My journey to scientifically and personally meld with Galveston Island began many decades ago, not long after I entered graduate school, studying bird migration on the Gulf Coast.

My ornithologist father spoke of the Upper Texas Coast’s birdlife in words almost unscientific. I wondered if any place could be that magical.

It was not long before more graduate work at Florida State University had me visiting the island’s future Laffite’s Cove Nature Preserve and my present homestead in Indian Beach even before 1980.

To say Galveston is a birding Mecca is an understatement. In North America, it is the birding Mecca, and I began to see why nearly 35 years ago.

Year-round, it has some great birds such as Roseate Spoonbills, White-tailed Kites, Mottled Ducks, Crested Caracaras and Reddish Egrets — its official Island Bird. And there are many more.

In summer, when all-important tourists line our beaches and support our restaurants and hotels, magnificent Frigatebirds hang over the mighty seawall, and Painted Buntings — our continent’s most beautiful bird — nest in isolated woodlots from the East End to the West End.

Winter delivers clouds of birds from rare gulls and waterfowl flocks to the 15 sparrow species hard-core birders such as Alice Ann O’Donell love to study.

Earlier birders such as Ted Eubanks Jr. and his wonderful parents and Allen Mueller worked Galveston hard in the early days, and their contributions mean so much to us later comers.

But the real birding renaissance began in the mid-1990s with Galveston Audubon and the Galveston Ornithological Society’s beginning, and word of this wooded sandbar’s birds exploded.

It was obvious Galveston was sitting on an avian gold mine, and whether you see this financially, or the treasure for the birds and birders, it needed to be acted upon.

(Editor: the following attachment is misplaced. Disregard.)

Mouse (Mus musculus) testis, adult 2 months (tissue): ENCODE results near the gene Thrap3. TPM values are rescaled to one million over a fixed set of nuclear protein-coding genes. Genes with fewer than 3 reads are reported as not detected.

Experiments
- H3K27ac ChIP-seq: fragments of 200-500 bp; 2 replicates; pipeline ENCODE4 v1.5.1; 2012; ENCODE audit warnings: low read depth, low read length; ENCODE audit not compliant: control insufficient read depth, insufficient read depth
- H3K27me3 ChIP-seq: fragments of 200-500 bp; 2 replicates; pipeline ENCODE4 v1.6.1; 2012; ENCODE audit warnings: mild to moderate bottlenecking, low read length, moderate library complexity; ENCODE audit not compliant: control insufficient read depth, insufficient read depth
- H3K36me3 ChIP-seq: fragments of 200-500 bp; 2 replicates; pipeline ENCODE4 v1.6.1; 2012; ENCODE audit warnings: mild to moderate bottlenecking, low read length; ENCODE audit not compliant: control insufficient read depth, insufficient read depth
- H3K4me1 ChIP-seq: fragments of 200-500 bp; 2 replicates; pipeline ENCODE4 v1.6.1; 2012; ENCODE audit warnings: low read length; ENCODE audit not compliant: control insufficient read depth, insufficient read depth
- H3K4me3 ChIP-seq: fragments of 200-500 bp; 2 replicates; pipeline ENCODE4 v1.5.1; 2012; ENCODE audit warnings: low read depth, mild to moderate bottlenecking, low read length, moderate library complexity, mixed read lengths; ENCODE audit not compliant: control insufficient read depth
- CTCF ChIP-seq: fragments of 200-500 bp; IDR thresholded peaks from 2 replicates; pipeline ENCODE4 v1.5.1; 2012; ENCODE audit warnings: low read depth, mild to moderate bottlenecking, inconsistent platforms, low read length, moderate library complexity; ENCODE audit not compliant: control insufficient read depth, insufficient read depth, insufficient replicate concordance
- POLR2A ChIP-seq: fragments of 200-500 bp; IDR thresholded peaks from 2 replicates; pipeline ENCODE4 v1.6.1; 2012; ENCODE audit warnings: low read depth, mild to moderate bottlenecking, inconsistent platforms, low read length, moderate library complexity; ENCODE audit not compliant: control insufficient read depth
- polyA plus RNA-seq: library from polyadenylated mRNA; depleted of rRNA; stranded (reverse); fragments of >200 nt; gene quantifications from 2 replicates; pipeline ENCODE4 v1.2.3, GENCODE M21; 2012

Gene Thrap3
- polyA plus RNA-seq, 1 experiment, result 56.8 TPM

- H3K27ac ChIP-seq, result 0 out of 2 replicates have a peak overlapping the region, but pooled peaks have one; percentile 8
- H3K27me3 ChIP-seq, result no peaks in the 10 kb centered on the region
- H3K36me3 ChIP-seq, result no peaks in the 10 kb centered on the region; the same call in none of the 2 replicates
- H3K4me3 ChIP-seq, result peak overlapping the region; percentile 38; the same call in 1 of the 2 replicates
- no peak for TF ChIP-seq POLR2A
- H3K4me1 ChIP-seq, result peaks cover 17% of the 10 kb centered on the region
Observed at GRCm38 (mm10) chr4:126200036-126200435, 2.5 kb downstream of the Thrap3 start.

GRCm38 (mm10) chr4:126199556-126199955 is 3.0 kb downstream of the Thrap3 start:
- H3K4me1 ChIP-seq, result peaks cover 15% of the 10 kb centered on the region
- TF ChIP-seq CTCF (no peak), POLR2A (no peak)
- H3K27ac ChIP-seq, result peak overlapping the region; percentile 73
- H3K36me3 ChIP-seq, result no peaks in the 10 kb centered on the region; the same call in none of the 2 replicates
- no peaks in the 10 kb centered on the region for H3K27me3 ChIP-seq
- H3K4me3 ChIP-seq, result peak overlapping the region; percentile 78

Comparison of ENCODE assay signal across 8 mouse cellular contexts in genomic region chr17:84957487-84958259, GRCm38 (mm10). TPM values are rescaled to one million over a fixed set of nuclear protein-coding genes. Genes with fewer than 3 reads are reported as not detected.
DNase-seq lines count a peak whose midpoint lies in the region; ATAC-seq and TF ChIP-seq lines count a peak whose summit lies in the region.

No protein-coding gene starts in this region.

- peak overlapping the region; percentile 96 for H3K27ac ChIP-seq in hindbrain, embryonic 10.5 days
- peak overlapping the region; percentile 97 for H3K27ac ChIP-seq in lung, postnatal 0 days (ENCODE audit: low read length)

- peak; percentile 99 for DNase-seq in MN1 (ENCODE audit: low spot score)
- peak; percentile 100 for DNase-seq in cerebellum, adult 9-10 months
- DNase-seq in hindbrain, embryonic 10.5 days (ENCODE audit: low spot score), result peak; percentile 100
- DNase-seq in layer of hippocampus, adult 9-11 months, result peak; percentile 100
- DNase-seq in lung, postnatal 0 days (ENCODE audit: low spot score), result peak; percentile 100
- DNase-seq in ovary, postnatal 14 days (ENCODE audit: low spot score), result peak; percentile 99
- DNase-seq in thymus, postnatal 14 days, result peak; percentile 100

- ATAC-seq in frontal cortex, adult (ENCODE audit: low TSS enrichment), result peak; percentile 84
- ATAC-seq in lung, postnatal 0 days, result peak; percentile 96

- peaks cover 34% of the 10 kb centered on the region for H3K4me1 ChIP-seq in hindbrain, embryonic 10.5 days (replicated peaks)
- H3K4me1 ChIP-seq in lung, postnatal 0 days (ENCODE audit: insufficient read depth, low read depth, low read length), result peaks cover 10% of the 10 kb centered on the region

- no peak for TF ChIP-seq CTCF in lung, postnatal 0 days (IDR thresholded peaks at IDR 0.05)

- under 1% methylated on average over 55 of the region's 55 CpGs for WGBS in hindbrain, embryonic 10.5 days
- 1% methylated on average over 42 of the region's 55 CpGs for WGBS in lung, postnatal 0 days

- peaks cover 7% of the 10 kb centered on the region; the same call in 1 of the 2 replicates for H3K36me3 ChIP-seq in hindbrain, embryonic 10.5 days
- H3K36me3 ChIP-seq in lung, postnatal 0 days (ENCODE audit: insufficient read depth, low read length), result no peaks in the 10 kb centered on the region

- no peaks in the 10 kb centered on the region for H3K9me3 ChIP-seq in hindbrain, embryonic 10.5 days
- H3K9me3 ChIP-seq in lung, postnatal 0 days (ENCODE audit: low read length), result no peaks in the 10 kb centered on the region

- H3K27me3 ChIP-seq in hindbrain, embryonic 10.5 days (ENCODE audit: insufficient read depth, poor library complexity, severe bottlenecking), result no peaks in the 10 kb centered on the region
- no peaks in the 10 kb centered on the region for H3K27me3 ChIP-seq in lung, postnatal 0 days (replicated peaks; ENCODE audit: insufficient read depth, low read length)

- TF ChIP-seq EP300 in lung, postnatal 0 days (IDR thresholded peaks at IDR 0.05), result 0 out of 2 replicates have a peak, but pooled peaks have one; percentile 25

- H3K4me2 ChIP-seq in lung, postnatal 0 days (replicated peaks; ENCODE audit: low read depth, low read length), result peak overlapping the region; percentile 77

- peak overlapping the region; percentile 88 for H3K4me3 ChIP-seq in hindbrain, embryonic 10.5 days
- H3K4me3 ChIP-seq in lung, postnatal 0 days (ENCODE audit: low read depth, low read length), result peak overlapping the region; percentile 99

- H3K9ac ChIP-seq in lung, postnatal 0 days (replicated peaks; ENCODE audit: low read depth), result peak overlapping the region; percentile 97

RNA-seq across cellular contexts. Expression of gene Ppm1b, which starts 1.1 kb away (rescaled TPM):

Led by the tireless efforts of Mort Voller, sanctuaries were designated, and birders could rest in the knowledge that our feathered friends had a home to eat, drink and sleep.

In spring, millions of songbirds make their heroic journeys across the trackless Gulf, from Central and South America and the West Indies, to the coastal hammocks of Florida, the chenieres of Louisiana and the mottes of Texas.

Galveston is in the wheelhouse of their massive movement in spring, and in early fall it plays host to a group of rare Empidonax flycatchers and their associates hardly seen on the rest of the Gulf Coast, flying along the shoreline in a little-known process called “circum-Gulf migration.”

A few weeks later, it has its fall rendition of the trans-Gulf migration, and in October, it finally receives a third group — winter residents that make Galveston its home for six months of pleasant winter life.

Now, thanks to the efforts of Mort and dozens of others, these birds — fighting for their very existence against innumerable odds — have sanctuary on the same island we have grown to love.

Perhaps you would like to join those enjoying and even studying these birds, and protecting their homes.

Galveston Audubon can be contacted by emailing President Greg Whittaker, gwhittaker@moodygardens.org, and the Galveston Ornithological Society can be joined by emailing me at galornsoc@earthlink.net.

We are also blessed to have other organizations such as Artist Boat and Scenic Galveston committed to saving the nature we have for future generations of naturalists and weary avian travelers.

Celebrating nature

This is the third of a series of columns from members of the Galveston Island Nature Tourism highlighting nature tourism. The columns will appear each Wednesday during April and are part of the city of Galveston’s 175th anniversary celebration. Jim Stevenson is director of the Galveston Ornithological Society.

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